A freak April snowstorm left tens of thousands of Portland households without power Monday morning as a wet, heavy snow toppled trees and blew transformers across the metro area.
If that seems unusual, it was. It’s the latest date snow has ever been recorded in Portland history.
The previous latest day into spring with measured snow in Portland, says the National Weather Service, was April 10, 1903. That was a dusting—one-tenth of an inch in downtown Portland. The April 11 snowfall dumped 2 inches downtown and 5 inches at the Oregon Zoo in the West Hills.
“We actually ended up with a pretty classic snow pattern,” says Jon Bonk, a meteorologist with the National Weather Service’s Portland office. “We have cold air diving south from Canada and Alaska, and also low pressure sitting right off the Oregon Coast. Usually when that happens, it’s January or February.”
Bonk says the snow that fell stuck—in part because it arrived after a day of rain and before sunrise. In addition, the snow was heavy and clumpy—a snow that skiers on Mount Hood refer to as “Cascade cement” or “Cascade concrete.”
The result was downed trees and power outages across the city. In Northwest Portland shortly after 3 am, transformers could be heard blowing so regularly in the West Hills it sounded like a gunfight.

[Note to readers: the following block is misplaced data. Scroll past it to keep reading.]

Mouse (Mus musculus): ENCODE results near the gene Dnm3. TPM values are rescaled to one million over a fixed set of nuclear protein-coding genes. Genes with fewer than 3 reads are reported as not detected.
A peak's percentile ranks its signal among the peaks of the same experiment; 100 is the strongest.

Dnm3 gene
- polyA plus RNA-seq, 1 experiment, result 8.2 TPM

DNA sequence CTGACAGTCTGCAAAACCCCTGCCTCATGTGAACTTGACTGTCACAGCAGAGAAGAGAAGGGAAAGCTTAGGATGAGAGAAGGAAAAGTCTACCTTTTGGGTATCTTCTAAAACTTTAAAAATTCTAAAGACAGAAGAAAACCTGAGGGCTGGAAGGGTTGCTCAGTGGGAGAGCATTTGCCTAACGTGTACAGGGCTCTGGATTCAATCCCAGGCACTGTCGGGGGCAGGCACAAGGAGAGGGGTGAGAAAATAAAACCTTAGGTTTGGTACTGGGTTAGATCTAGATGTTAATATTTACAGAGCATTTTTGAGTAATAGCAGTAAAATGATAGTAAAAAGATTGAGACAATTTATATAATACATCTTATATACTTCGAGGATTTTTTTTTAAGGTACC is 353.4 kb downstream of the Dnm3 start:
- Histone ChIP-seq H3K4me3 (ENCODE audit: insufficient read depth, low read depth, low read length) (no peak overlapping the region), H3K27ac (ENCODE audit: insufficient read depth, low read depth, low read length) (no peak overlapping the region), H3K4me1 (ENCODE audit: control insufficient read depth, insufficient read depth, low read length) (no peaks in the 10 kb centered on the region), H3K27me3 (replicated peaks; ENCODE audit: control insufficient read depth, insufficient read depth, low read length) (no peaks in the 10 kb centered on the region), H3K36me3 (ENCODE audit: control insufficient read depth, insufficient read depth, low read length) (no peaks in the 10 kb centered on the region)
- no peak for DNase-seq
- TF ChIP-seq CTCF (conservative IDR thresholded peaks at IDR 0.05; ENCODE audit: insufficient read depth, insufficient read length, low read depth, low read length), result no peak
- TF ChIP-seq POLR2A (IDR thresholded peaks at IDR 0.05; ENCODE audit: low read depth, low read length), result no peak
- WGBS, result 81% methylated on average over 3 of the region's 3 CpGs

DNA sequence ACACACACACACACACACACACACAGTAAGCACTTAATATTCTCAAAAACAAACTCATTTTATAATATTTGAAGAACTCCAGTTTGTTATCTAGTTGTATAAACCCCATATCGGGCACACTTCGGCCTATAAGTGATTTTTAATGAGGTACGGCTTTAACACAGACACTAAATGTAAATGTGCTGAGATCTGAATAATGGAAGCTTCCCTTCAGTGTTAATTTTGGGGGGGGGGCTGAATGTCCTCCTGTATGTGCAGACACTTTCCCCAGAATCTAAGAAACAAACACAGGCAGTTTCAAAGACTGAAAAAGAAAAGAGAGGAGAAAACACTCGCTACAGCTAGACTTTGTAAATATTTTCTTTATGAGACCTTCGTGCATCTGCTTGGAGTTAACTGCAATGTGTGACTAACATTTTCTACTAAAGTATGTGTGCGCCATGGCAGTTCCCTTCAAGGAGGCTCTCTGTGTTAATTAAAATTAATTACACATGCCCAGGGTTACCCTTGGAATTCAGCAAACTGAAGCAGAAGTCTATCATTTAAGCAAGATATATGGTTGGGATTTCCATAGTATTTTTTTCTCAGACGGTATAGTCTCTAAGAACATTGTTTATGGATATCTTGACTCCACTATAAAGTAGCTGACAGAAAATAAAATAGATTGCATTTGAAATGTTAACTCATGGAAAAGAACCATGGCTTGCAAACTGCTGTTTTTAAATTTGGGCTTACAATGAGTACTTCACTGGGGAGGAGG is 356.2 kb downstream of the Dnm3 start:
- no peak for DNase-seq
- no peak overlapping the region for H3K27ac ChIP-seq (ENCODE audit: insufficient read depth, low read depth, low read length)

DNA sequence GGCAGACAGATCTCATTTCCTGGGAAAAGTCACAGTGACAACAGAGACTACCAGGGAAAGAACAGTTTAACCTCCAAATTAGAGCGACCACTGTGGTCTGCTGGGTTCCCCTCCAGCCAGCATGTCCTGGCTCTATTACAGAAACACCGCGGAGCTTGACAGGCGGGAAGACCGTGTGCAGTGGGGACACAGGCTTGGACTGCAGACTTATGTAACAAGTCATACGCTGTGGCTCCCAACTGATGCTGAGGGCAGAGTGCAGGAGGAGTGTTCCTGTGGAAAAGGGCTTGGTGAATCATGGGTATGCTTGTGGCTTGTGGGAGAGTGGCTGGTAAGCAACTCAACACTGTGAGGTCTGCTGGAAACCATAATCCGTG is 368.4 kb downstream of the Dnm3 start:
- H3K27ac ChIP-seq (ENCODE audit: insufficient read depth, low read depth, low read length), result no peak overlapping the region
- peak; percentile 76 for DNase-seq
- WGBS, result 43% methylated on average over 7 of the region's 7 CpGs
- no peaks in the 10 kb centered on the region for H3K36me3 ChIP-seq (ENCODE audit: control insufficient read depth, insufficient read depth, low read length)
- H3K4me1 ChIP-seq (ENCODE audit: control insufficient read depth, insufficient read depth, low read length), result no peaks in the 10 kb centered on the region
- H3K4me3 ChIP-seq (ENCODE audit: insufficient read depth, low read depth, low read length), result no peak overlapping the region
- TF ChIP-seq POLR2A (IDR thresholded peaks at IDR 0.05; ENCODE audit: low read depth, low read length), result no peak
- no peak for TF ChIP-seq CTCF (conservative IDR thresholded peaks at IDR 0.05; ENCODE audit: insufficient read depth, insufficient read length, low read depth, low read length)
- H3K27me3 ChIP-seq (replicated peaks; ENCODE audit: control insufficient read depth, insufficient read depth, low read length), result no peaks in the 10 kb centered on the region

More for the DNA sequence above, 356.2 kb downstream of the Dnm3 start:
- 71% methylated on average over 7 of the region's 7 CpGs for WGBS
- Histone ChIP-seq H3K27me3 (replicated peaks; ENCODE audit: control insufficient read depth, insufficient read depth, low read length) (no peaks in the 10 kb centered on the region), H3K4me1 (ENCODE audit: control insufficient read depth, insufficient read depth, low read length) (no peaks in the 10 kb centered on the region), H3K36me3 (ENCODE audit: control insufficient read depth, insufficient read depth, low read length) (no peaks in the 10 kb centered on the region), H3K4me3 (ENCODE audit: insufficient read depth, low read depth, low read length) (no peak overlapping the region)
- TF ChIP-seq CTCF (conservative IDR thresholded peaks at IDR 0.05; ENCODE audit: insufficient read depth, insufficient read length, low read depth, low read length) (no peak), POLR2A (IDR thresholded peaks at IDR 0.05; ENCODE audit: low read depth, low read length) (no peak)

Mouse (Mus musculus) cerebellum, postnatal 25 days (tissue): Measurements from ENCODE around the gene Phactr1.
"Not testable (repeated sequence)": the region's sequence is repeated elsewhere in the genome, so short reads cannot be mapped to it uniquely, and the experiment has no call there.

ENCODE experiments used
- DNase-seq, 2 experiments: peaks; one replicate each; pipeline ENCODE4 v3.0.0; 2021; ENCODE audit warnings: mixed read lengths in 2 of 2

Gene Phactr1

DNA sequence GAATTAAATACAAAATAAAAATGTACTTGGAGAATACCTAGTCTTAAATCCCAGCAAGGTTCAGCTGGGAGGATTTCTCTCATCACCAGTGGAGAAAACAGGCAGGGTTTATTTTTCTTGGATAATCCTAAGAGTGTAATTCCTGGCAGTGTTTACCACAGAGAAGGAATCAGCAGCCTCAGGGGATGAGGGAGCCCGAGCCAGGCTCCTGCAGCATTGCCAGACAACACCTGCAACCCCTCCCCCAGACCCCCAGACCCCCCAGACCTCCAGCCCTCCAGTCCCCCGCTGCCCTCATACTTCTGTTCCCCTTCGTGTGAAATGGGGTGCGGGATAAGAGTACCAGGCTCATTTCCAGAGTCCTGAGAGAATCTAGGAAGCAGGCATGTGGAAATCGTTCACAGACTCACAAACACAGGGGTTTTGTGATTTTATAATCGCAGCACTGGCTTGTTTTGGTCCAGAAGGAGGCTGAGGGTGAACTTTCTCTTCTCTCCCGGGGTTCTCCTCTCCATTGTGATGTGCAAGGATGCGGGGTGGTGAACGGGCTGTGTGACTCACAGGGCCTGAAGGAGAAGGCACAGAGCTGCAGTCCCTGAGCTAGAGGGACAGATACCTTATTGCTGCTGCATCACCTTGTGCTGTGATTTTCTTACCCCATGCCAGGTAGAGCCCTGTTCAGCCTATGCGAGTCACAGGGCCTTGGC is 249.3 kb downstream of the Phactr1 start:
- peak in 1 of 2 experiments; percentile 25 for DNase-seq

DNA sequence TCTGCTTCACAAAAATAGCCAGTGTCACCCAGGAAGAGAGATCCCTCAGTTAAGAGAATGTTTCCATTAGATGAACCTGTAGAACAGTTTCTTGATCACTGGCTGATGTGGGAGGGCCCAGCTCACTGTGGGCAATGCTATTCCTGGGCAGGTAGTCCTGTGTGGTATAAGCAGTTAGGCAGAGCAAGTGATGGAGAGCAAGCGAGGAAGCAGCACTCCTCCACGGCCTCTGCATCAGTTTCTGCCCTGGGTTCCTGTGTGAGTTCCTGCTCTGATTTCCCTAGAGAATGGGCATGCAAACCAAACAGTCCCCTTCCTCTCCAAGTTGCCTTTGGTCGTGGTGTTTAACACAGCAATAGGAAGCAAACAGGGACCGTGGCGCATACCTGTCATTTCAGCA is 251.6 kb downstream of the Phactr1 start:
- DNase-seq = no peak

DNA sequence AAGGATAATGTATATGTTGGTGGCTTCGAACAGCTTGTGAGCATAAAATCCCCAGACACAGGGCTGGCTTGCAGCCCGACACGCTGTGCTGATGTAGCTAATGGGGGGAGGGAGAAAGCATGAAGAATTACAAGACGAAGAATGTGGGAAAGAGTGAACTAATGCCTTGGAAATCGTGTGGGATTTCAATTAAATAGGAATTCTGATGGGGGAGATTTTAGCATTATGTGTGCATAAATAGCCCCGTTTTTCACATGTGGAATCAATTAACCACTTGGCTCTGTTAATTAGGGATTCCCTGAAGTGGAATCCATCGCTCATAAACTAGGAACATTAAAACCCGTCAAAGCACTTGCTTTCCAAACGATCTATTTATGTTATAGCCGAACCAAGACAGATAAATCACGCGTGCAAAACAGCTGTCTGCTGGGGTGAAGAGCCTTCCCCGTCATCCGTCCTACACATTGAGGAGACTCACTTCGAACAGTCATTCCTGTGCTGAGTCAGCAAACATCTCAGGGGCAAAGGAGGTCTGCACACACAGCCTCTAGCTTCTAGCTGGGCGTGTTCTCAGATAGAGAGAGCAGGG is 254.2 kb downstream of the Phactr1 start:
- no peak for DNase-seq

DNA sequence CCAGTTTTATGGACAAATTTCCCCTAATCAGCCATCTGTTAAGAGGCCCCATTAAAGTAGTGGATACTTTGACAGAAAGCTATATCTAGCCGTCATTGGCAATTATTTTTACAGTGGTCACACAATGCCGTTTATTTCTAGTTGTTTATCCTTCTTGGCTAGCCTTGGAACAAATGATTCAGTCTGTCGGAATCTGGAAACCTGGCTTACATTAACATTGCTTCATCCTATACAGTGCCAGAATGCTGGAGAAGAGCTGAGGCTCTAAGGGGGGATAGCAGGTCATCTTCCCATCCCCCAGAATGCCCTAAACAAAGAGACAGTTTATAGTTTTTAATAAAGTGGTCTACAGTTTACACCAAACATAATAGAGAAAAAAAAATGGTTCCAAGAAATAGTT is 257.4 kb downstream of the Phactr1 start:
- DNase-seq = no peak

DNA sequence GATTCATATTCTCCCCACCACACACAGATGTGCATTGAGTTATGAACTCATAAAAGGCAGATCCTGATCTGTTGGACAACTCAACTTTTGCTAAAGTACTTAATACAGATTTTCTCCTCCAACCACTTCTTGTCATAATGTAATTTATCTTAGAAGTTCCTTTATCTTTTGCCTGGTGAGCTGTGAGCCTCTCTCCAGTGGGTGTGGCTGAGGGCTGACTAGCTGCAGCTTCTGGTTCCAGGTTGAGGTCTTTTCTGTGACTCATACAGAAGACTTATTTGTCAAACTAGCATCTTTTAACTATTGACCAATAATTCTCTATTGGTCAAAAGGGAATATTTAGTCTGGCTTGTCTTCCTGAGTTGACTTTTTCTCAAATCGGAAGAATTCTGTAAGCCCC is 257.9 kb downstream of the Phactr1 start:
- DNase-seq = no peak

Pacific Power says 14,500 Portland customers were without electricity this morning. Portland General Electric has not provided a number specific to Portland, but says more than 77,000 of its customers awoke to outages statewide.
Late Monday afternoon, the Portland Bureau of Transportation announced that the snowfall had felled more than 400 trees citywide, and that several roads in the West Hills, including portions of West Burnside Street and Southwest Capitol Highway, will remain closed for the next several days.
Bonk warns that clearing skies and cold conditions tonight could lead to black ice on the roads, as the melted snow freezes over. Portland could see more flurries through Thursday morning, he says.
Bonk adds: “We certainly don’t think any of that is going to result in an event like we had this morning.”